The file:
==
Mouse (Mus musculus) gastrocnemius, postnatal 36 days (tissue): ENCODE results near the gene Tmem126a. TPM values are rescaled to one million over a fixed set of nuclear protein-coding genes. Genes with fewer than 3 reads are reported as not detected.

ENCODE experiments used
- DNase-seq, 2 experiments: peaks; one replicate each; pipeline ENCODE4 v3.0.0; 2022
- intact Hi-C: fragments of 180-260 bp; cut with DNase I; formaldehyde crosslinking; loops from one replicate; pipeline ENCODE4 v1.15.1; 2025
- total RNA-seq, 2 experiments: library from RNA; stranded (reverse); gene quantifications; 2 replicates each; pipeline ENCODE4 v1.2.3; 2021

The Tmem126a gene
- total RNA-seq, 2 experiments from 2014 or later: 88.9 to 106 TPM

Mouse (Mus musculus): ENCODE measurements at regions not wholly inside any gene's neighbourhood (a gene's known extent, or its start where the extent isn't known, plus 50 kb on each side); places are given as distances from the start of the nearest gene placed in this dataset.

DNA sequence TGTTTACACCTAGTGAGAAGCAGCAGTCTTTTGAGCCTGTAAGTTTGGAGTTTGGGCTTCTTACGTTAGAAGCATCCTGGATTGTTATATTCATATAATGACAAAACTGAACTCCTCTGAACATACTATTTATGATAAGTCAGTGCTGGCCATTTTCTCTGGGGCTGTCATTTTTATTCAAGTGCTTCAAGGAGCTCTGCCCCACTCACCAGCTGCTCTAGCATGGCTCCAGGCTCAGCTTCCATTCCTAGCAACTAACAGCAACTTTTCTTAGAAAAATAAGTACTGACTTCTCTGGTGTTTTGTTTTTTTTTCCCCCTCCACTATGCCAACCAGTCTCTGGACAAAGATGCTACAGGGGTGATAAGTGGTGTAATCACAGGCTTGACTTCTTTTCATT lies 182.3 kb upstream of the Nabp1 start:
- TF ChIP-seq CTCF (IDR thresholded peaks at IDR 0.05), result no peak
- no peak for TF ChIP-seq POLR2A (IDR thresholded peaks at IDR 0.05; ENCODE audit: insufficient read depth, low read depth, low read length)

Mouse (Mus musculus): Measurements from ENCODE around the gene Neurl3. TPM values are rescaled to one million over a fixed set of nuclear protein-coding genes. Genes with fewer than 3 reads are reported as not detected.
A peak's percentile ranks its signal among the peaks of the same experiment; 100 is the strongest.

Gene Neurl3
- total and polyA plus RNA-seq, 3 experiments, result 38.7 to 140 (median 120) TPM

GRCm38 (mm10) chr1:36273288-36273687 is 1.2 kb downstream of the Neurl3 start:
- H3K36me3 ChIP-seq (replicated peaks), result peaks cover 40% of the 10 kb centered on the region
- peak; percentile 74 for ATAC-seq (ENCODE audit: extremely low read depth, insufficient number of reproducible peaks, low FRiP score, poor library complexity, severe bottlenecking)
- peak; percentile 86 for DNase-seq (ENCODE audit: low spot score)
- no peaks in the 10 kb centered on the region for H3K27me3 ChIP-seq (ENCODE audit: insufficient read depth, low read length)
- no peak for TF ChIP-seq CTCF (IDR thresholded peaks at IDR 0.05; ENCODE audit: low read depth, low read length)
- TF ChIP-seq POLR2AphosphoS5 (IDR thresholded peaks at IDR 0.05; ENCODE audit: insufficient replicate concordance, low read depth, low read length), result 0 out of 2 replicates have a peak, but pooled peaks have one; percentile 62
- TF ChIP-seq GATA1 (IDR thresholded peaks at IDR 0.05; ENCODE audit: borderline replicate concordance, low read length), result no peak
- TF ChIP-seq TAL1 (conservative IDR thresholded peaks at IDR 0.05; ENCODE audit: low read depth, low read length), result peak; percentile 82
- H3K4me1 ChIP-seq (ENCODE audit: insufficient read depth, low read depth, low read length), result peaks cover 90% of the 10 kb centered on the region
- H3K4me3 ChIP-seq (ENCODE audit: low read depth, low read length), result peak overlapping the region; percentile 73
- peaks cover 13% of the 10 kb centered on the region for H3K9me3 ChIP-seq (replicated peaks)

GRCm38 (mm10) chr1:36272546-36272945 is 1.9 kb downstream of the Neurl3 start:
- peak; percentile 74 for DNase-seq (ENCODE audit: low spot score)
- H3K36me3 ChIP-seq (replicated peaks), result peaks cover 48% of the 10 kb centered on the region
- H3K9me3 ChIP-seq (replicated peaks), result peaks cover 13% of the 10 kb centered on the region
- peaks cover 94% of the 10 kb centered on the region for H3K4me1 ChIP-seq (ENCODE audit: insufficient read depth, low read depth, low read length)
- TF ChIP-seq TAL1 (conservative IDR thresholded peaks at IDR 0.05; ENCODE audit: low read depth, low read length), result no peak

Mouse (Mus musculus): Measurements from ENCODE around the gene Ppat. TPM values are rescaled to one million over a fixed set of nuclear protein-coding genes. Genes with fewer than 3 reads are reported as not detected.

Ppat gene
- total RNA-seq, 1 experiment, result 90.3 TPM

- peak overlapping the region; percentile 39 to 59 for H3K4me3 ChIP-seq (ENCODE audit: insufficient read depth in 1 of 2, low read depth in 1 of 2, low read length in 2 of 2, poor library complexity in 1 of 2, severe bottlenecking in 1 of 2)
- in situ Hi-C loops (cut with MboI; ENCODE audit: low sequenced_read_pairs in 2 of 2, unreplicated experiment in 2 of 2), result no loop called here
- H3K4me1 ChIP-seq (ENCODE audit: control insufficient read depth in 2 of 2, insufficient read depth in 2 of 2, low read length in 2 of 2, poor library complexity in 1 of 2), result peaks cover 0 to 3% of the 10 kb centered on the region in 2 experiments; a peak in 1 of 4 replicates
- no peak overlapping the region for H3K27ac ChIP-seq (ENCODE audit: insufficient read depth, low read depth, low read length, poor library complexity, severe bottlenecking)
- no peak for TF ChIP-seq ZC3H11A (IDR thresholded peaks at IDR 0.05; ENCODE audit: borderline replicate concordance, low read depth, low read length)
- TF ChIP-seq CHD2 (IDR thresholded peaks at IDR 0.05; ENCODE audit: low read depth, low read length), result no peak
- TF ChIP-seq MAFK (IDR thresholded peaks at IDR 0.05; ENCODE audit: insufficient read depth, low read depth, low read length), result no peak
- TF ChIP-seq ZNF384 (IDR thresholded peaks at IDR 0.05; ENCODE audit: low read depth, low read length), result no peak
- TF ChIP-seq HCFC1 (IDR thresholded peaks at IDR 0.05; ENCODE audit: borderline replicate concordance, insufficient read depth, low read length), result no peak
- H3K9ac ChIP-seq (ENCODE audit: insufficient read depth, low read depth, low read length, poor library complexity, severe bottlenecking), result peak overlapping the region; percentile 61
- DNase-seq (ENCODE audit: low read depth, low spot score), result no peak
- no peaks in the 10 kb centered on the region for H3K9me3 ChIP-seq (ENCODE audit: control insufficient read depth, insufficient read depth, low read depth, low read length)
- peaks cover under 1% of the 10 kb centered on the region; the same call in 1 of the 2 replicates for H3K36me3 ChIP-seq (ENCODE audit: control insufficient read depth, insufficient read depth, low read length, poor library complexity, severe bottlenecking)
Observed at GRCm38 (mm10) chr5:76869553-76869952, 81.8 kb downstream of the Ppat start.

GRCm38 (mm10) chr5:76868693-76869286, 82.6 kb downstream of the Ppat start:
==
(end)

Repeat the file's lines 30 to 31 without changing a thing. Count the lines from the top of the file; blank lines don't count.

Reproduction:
- H3K36me3 ChIP-seq (replicated peaks), result peaks cover 48% of the 10 kb centered on the region
- H3K9me3 ChIP-seq (replicated peaks), result peaks cover 13% of the 10 kb centered on the region